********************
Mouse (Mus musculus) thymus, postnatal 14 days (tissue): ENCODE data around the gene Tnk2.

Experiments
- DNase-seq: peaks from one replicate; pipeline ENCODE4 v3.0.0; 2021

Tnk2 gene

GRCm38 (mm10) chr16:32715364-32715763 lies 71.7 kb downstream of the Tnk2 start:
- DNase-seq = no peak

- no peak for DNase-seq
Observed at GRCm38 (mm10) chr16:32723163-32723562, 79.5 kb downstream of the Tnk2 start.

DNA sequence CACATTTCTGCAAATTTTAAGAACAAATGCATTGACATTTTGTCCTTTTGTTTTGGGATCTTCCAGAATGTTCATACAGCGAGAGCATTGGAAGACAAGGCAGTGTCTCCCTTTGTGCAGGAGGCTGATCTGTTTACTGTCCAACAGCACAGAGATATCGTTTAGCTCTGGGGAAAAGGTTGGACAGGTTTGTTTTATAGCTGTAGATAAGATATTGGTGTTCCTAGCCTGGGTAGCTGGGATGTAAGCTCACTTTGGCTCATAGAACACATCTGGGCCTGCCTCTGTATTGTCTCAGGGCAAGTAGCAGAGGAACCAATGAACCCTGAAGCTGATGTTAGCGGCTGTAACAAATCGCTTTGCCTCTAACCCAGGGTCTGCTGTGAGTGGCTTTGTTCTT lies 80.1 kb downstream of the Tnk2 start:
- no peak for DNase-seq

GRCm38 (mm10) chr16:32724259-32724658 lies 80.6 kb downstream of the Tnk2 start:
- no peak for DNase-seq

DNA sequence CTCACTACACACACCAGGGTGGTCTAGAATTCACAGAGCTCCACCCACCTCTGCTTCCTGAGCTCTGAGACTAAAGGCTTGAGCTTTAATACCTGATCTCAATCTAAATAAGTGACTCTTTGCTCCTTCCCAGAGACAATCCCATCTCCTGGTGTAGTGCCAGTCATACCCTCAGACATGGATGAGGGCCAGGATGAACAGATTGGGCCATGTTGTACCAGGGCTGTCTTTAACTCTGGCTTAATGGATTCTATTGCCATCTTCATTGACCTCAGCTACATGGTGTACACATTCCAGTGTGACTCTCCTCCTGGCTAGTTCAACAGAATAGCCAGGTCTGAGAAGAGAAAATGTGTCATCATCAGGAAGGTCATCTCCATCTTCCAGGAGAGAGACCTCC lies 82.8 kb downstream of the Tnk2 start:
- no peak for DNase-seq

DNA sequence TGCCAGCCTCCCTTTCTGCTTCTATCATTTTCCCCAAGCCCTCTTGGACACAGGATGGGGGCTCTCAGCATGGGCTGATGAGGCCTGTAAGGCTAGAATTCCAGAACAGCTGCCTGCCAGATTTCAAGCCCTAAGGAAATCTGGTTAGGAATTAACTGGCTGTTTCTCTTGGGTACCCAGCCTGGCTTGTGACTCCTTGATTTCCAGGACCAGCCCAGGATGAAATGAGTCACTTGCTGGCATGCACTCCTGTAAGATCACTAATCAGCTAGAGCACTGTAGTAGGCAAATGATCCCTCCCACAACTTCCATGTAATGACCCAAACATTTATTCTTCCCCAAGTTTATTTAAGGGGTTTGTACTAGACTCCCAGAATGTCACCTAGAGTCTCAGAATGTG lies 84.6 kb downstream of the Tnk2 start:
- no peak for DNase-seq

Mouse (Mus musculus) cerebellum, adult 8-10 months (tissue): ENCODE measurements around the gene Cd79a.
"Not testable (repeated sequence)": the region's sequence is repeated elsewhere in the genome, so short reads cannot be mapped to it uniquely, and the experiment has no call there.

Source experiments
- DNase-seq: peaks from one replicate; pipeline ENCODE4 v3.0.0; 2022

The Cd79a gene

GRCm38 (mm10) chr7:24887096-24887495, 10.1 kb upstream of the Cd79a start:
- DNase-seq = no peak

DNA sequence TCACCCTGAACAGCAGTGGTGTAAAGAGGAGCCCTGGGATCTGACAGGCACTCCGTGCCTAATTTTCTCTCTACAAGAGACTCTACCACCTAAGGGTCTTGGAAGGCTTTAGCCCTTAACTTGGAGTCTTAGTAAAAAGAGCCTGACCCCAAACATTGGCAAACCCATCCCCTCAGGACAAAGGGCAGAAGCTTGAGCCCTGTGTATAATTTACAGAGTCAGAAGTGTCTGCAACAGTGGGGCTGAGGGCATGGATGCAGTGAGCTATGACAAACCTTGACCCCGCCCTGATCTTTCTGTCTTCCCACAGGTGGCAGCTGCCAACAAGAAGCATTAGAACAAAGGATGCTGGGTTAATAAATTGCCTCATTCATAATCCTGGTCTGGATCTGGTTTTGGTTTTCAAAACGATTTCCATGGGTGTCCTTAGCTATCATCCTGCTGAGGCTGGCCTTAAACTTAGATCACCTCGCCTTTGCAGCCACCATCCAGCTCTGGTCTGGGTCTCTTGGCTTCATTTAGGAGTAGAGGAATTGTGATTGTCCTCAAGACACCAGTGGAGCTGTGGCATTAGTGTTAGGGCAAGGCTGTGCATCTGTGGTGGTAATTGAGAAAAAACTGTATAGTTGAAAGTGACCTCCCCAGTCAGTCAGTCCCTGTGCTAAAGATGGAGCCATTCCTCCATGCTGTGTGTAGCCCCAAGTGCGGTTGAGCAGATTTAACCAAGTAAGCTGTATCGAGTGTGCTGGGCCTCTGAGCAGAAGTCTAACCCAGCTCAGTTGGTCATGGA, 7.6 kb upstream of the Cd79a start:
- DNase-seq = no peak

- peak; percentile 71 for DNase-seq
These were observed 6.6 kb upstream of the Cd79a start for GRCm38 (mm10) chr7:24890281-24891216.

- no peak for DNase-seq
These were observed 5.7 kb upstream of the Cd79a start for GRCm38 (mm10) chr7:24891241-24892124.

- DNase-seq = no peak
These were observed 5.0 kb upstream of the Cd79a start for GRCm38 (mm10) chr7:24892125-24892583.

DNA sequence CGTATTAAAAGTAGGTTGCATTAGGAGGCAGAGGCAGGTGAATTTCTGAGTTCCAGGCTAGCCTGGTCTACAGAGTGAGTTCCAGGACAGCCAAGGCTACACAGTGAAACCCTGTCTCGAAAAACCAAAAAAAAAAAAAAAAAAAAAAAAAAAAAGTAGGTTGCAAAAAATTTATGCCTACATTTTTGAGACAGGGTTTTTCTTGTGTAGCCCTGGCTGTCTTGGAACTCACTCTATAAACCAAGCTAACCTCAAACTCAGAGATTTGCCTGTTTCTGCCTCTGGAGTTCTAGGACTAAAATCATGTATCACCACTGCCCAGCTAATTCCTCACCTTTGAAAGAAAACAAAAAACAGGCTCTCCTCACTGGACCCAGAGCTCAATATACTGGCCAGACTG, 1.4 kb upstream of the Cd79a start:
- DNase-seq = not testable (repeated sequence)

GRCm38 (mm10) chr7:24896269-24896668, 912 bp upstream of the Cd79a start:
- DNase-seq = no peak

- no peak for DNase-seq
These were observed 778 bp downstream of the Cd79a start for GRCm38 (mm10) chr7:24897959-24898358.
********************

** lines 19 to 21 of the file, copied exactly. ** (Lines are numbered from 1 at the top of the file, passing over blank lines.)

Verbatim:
Source experiments
- DNase-seq: peaks from one replicate; pipeline ENCODE4 v3.0.0; 2022

The Cd79a gene